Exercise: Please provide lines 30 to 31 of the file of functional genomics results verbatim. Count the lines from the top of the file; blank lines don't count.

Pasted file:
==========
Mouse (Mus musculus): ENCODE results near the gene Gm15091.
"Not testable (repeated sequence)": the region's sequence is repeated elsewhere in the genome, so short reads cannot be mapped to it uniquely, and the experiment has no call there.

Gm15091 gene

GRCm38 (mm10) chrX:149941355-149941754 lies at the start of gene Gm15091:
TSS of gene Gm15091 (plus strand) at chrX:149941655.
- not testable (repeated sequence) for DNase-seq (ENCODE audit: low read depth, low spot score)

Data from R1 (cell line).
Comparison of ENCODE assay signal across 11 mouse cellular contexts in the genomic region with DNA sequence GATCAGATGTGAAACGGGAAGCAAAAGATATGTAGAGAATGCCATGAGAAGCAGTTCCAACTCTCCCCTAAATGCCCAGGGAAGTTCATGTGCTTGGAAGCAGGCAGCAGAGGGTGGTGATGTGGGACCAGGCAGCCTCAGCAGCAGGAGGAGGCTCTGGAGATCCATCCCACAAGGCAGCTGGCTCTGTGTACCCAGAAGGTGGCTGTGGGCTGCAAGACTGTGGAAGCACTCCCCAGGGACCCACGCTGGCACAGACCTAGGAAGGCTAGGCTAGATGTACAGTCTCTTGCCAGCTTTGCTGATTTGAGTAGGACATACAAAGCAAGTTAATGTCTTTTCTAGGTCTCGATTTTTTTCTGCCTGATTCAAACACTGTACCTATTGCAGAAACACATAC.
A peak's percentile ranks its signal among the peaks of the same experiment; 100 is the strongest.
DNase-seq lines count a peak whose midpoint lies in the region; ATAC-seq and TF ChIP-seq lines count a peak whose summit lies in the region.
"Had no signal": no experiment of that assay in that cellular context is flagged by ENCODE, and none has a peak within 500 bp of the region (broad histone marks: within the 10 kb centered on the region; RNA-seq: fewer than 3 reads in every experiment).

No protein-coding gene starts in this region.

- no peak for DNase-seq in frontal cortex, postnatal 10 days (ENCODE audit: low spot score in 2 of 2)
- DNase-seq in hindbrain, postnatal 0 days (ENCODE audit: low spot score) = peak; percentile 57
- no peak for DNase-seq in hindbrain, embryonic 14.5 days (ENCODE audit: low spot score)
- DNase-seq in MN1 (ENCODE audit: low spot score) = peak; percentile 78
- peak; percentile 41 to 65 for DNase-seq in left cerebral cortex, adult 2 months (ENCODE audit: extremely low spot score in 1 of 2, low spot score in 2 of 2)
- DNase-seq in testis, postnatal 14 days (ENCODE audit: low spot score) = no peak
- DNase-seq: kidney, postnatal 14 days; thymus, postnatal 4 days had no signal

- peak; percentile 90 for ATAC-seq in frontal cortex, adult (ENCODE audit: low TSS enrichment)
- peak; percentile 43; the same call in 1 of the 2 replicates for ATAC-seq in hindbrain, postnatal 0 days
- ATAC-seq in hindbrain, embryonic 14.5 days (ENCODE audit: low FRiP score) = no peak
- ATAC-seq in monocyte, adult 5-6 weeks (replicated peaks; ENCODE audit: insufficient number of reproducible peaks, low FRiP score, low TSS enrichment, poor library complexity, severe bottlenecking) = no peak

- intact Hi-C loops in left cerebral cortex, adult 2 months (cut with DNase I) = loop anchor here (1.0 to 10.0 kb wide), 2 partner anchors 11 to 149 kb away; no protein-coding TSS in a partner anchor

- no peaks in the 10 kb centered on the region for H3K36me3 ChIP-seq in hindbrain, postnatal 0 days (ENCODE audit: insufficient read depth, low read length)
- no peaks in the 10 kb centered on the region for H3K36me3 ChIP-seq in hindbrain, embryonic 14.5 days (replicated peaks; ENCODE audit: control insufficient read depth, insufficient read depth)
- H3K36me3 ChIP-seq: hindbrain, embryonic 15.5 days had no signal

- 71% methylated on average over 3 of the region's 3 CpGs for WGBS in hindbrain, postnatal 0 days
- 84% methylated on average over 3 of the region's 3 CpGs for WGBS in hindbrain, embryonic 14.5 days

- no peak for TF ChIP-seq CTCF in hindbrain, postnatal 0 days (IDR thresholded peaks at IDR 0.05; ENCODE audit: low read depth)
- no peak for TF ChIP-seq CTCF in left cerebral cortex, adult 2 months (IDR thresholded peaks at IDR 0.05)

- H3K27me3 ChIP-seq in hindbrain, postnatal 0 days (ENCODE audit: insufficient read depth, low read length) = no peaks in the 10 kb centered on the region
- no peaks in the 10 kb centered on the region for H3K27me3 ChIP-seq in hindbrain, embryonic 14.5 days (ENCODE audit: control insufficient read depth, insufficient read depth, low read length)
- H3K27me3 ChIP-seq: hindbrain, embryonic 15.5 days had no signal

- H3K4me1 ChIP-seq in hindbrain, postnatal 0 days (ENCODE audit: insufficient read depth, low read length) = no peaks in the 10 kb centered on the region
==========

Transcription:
- no peak for TF ChIP-seq CTCF in hindbrain, postnatal 0 days (IDR thresholded peaks at IDR 0.05; ENCODE audit: low read depth)
- no peak for TF ChIP-seq CTCF in left cerebral cortex, adult 2 months (IDR thresholded peaks at IDR 0.05)